The JA Europe Company of the Year Competition brings together the best student JA mini-companies from all across Europe that participated in the Company Programme during the current academic.
Since its launch in 1919, the JA Company Programme offers students aged 15-18 the opportunity to learn how to move a business idea from concept to reality and to discover first-hand how business works. Over the course of a school year, students develop a product or a service, create their own company and manage their business from start to finish.
The JA Europe Company of the Year Competition is not simply a business competition for young people. We attempt to balance the business achievements of each team as a whole with their members’ individual personal development. It is therefore not sufficient for a team to only run a financially successful mini-company or to have created an exciting product or service in order to win the award. Mini-company members must also demonstrate that they understand how and why the mini-company performed as it did and understand the differences and similarities between their mini-companies and the real companies on their markets.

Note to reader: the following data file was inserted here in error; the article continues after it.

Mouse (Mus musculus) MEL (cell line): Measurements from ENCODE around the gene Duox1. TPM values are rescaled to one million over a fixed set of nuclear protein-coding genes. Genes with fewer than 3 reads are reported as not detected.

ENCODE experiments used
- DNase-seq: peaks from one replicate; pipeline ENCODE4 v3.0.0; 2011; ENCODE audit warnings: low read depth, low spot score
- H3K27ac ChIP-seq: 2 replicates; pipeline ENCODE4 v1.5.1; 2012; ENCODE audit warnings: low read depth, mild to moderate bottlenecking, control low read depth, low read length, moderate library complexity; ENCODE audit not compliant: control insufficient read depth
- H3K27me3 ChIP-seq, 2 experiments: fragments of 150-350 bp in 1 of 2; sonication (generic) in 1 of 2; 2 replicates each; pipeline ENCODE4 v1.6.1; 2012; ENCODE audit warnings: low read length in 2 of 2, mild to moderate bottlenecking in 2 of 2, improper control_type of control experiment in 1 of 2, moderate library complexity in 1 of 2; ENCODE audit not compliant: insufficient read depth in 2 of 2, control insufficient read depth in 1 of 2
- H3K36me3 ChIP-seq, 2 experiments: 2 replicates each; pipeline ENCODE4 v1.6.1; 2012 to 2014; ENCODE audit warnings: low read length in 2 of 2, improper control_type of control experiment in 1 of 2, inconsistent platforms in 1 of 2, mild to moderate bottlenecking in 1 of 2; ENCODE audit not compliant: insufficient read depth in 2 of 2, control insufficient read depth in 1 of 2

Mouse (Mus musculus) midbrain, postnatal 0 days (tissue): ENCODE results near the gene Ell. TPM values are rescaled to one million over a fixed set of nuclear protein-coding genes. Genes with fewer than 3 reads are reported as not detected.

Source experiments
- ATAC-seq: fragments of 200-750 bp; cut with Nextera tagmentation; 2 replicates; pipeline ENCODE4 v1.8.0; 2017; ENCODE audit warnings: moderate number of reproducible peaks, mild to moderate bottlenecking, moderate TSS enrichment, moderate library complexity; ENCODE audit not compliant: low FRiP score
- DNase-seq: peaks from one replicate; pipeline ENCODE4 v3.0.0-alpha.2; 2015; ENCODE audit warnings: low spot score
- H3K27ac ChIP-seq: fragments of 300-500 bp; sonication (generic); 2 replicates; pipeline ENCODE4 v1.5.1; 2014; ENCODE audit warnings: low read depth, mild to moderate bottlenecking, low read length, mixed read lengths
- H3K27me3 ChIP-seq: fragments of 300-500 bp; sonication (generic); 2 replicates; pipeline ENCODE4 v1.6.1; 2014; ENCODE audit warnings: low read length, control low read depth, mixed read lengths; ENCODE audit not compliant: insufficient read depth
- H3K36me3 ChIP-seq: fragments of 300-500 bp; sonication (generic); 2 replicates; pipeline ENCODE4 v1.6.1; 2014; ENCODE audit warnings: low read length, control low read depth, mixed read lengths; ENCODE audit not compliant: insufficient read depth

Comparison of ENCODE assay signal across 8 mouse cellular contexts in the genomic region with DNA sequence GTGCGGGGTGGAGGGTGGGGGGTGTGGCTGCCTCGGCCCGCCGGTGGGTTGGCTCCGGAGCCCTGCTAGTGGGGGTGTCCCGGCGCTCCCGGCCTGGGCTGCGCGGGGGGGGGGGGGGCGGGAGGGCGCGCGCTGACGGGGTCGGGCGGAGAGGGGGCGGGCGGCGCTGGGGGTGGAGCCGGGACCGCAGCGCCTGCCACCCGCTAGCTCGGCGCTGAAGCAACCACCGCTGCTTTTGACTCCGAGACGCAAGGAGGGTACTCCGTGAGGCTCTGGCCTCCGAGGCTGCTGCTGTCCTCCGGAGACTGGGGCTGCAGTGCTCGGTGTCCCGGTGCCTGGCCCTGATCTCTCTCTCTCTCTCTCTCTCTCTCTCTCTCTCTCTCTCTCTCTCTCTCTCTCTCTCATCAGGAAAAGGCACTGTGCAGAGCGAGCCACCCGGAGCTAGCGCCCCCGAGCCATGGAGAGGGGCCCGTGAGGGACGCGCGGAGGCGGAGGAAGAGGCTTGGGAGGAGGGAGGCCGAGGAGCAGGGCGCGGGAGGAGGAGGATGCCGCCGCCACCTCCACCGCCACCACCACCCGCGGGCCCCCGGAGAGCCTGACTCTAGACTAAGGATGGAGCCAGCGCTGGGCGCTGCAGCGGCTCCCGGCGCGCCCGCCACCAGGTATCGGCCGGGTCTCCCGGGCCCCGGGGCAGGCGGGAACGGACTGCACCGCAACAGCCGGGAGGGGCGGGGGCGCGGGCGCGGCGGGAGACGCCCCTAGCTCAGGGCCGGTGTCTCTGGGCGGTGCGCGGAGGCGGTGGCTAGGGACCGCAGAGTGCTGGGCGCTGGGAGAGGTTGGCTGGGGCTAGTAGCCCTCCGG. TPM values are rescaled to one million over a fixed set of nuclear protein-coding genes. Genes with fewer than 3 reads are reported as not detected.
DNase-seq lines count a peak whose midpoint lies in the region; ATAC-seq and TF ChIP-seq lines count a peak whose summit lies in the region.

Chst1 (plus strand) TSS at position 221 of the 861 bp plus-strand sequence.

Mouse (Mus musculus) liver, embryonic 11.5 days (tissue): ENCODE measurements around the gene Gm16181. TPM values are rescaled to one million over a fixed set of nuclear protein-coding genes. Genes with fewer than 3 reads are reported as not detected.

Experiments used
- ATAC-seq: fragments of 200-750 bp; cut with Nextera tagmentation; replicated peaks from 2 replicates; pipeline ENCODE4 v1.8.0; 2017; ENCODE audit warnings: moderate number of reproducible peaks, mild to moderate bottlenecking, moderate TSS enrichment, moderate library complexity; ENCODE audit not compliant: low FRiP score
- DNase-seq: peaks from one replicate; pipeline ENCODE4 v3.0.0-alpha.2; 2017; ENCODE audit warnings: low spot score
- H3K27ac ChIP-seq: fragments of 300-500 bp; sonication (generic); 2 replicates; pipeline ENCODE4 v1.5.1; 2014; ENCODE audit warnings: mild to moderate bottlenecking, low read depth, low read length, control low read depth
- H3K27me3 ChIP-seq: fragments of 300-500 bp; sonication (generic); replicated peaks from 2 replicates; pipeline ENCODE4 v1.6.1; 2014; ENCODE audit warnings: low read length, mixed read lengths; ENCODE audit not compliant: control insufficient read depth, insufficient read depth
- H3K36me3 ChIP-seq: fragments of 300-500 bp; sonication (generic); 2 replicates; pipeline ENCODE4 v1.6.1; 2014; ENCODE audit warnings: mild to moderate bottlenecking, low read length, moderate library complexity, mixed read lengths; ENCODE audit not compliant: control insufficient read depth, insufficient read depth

In the following guidebook, you find all the relevant information about the competition (requirements, criteria and guidelines). All participants should read this information carefully and consult any need for additional details with their JA Member organisation.
Read more here.
Achievers representing their companies in the competition must be at least 15 years old and no more than 21 years old on the date of the competition.
Any member of JA Europe may send a team. A mini-company should not participate in the competition more than once.
The number of official participants per JA mini-company is limited to min. 3 and max. 5 students. A student may NOT attend as an official participant if he/she has participated as a member of a team in any of the past competitions.
If additional achievers from the same mini-company attend the event, they may NOT participate in any part of the competition (during the interview with the Main jury nor the interview with any of the signature juries).
The official language of the competition is English. Teams who are not fluent in English are allowed to make use of an interpreter and/or a dictionary. The competition is not designed to be a test of English. A good command of conversational English does not necessarily mean that team members are able to understand and convey quite complex business concepts in English.
However, a certain minimum level of English is expected. It does not have to be perfect but shall allow for normal/basic communication including a basic command of business terminology (such as revenues, costs and margin; and ability to explain the difference between them) during the interviews with the juries.